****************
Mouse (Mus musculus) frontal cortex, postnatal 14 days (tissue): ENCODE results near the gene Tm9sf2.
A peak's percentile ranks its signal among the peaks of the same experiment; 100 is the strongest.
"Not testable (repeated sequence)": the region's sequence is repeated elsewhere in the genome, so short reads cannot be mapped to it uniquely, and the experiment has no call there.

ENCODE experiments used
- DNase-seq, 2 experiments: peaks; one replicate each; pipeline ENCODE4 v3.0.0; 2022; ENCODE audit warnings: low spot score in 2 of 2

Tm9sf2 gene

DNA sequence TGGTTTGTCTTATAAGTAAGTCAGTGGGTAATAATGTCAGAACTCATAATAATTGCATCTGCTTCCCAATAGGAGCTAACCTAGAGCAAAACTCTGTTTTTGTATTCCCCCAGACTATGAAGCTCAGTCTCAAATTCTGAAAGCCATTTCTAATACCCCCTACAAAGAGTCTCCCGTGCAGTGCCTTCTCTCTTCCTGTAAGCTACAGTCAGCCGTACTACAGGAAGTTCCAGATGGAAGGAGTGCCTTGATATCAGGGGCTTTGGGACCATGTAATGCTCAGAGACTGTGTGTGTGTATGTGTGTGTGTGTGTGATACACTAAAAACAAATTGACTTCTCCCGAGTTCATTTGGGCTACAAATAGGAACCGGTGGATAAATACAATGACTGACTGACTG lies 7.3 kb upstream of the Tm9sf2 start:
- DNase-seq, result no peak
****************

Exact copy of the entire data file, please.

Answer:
Mouse (Mus musculus) frontal cortex, postnatal 14 days (tissue): ENCODE results near the gene Tm9sf2.
A peak's percentile ranks its signal among the peaks of the same experiment; 100 is the strongest.
"Not testable (repeated sequence)": the region's sequence is repeated elsewhere in the genome, so short reads cannot be mapped to it uniquely, and the experiment has no call there.

ENCODE experiments used
- DNase-seq, 2 experiments: peaks; one replicate each; pipeline ENCODE4 v3.0.0; 2022; ENCODE audit warnings: low spot score in 2 of 2

Tm9sf2 gene

DNA sequence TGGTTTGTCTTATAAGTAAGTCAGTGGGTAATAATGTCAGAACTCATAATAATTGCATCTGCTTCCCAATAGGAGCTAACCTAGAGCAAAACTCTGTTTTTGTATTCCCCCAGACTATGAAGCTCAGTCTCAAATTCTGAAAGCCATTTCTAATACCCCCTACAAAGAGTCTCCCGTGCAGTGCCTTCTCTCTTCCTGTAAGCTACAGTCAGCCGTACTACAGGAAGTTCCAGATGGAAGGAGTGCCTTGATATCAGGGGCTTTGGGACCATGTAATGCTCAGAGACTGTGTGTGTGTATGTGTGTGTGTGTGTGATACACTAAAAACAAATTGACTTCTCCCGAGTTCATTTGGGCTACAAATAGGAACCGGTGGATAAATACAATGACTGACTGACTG lies 7.3 kb upstream of the Tm9sf2 start:
- DNase-seq, result no peak